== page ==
Australia-listedminer TerraCom Ltd.says the recent spikein global coal prices is resulting in weakened asset procurements in the sector,Reuters reported Sept. 27.
Accordingto Terracom, rallying coal prices imply that mines producing the commodity arealso becoming more costly. "There would have been more (industry wide)M&A activity if the price had stayed low a bit longer," the reportquoted Cameron McRae, the company's chairman, as saying.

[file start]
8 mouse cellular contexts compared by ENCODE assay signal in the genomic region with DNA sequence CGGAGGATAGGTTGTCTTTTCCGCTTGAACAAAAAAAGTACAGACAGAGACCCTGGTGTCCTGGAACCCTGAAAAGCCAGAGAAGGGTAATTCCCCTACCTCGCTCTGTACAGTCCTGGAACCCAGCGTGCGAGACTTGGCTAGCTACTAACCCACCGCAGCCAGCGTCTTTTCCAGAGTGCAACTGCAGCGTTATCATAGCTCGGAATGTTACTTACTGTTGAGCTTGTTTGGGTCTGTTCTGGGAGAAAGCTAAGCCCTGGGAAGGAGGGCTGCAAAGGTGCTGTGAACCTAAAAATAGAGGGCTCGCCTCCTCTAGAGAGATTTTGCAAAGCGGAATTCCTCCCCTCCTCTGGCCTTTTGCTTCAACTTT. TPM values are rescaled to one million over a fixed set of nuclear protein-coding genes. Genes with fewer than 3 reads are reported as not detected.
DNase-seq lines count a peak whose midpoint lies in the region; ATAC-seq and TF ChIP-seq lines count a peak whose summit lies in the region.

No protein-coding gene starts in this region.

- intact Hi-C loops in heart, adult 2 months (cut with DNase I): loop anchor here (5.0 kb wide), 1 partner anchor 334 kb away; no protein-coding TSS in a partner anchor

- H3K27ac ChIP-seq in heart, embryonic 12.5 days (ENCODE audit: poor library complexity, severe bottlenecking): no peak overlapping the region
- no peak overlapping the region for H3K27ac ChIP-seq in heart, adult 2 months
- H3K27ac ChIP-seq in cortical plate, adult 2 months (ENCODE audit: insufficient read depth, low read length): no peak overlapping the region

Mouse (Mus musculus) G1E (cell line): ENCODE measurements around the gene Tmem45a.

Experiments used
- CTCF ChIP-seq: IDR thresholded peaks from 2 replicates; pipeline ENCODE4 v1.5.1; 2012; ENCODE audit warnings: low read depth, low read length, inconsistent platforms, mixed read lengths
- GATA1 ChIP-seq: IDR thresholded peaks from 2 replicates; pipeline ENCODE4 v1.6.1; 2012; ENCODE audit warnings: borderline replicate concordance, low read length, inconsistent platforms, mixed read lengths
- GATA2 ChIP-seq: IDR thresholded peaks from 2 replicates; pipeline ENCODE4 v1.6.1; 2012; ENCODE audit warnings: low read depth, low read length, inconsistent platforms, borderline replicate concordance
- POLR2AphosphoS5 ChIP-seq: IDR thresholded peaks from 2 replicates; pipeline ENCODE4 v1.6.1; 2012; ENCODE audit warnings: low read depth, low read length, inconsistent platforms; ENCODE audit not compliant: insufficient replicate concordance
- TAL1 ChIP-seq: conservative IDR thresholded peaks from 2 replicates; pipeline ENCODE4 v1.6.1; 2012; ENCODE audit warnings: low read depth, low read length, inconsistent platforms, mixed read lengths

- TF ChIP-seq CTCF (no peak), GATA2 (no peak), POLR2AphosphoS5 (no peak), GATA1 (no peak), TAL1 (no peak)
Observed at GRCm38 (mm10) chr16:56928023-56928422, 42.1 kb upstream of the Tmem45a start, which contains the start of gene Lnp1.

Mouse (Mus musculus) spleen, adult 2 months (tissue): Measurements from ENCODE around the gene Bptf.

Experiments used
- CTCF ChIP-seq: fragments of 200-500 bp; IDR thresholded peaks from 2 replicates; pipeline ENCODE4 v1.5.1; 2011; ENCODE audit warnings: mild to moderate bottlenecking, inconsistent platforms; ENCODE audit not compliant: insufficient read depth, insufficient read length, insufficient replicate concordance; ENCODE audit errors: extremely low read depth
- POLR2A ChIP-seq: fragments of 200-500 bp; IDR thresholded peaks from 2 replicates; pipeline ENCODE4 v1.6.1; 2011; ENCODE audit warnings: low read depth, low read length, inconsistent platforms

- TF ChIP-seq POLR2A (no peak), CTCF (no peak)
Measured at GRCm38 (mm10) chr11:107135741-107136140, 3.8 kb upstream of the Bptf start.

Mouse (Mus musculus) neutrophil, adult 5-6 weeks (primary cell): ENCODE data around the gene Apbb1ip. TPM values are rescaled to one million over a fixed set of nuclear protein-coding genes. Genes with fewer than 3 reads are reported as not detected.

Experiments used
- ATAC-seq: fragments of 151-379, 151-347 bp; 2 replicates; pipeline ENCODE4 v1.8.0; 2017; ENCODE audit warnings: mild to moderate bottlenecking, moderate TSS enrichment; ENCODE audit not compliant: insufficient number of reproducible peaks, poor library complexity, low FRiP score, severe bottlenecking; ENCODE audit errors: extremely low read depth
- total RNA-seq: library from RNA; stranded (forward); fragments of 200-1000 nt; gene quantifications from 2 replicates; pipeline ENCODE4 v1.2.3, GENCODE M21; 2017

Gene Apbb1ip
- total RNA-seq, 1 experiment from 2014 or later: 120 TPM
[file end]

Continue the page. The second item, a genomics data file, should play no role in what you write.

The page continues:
S&PGlobal Market Intelligence data shows that international alone from January 2015through April of this year totaled $1.23 billion.
Terracomaims to produce coking coal in Mongolia and Indonesia. Traders on Sept. 27quoted spot prices of around $206 per tonne, the report said.
Thecoal price rebound has been largely attributed to China's regulated domesticproduction and increasing imports, as well as to a series of which recently took place inAustralia.
China'scoking coal importssurged 60% year over year to about 6.5 million tonnes in August, according to Nikkei Asian Review's Sept. 27 report.
Floodingcaused by El Nino, creating delivery issues, also prompted coal prices tobolster, according to the publication.